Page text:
Wisconsin voters want a federal court to throw out the state Assembly district map, alleging the line‐drawing process “secretive” and “partisan” and the maps unconstitutional for overly advantaging one party.
“My rights as a voter are being violated,” retired university professor Bill Whitford, one of the plaintiffs, stated. “If my vote counted as much as each one of my fellow citizens, I would be able to affect the shape of the Legislature. But I can’t, because they’ve decided through these maps that I simply don’t count.”
The lawsuit, Whitford v Nichols, argues the current map is one of the “worst partisan gerrymanders in modern American history.”
“This kind of partisan gerrymandering is both unconstitutional and profoundly undemocratic,” the complaint states. “It is unconstitutional because it treats voters unequally, diluting their voting power based on their political beliefs, in violation of the 14th Amendment’s guarantee of equal protection and because it unreasonably burdens their First Amendment rights of association and free speech.”
The complaint further states, “Extreme partisan gerrymandering is also contrary to core democratic values. In the end, a political minority is able to rule the majority and to entrench itself in power by periodically manipulating election boundaries.”
Lawyers for the plaintiffs held a news conference in Madison earlier this month to outline the case and case law — federal courts have harshly criticized the process the Republicans used to secretly draw maps following the 2010 census.
Wisconsin’s plan, assessed using a mathematical tool called the “efficiency gap,” wastes the votes of those who support Democrats in order to ensure Republicans win legislative elections, according to the plaintiffs and their attorneys.
“Wisconsin voters want fair elections, where every vote counts for something and every voice is heard,” said Peter Earle, the lead trial attorney for the plaintiffs. “When one party gains control of the levers of government and then stacks the deck in their favor to keep control, wresting control from the people, that’s contrary to Wisconsin’s tradition of fairness and the requirements of the Constitution for voters and parties to be treated equally.”
The Chicago Lawyers Committee for Civil Rights Under Law, a nonpartisan, nonprofit organization dedicated to supporting civil rights and ending discrimination, filed the suit on behalf of the plaintiffs. Michele Odorizzi of Mayer Brown and University of Chicago law professor Nicholas Stephanopoulos, who co‐created the efficiency gap metric, also are on the legal team.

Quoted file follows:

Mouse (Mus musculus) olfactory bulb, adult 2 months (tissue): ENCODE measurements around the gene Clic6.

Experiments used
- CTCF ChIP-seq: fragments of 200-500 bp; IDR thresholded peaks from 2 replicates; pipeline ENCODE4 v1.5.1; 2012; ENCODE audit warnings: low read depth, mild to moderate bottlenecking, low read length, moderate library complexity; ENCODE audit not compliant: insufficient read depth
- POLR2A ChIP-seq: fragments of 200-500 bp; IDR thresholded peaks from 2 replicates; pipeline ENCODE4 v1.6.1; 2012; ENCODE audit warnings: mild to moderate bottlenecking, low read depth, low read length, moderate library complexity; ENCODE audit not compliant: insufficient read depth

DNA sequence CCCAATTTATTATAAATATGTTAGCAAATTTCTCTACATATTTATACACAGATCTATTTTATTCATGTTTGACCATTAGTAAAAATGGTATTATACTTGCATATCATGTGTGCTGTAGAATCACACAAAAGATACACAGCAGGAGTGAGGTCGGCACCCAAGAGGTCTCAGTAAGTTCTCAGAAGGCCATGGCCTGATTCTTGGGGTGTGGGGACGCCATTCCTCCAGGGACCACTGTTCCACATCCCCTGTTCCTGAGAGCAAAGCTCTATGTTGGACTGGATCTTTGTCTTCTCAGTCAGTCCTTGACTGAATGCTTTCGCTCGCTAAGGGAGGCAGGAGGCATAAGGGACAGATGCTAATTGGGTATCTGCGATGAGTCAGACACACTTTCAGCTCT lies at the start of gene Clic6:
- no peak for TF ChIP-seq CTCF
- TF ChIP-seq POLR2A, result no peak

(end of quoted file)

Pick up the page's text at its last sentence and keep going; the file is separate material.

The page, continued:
“This lawsuit is designed to return elections in Wisconsin and across the country to fair contests,” said Earle. “Legislative elections in Wisconsin have become increasingly meaningless. We believe that we now have a standard that the courts can use, and that will gain the support of a majority of the Supreme Court, to overturn gerrymandered maps. We have an opportunity to make a major change in how politics works in the United States and help end the partisan gridlock that grips the nation.”
A new bipartisan campaign to support fair redistricting was launched the day the suit was filed.
The Wisconsin Fair Elections Project will highlight “the broken electoral system in Wisconsin” and involves Republicans Dale Schultz and Dan Theno and Democrat Tim Cullen.
“Democracy requires access for every citizen, and it requires truly competitive elections,” said Schultz. “When elections aren’t competitive, we see corruption and we see hubris.”
“These districts have clearly been drawn to protect not only incumbents, but a permanent majority that doesn’t need to worry about voters,” said Cullen. “Many of our fellow citizens — from all political persuasions, from all walks of life – simply have lost faith that their government is listening to them.”
The ACLU of Wisconsin issued a comment on the filing on July 8. Executive director Chris Ahmuty, in a news release, said, “When 53 percent of citizens vote for one party, but that party gets 39 percent of the legislative seats, something is askew. Past redistricting practices and tactics have resulted in unequal voting power among citizens, providing unfair representation for communities of color and fragmentation of communities of interest. No plan is insulated entirely from partisan bias, but elected officials and the courts have an obligation to ensure that the public good is not sacrificed to the self-interest of political parties. Such practices alienate voters and weaken democracy.”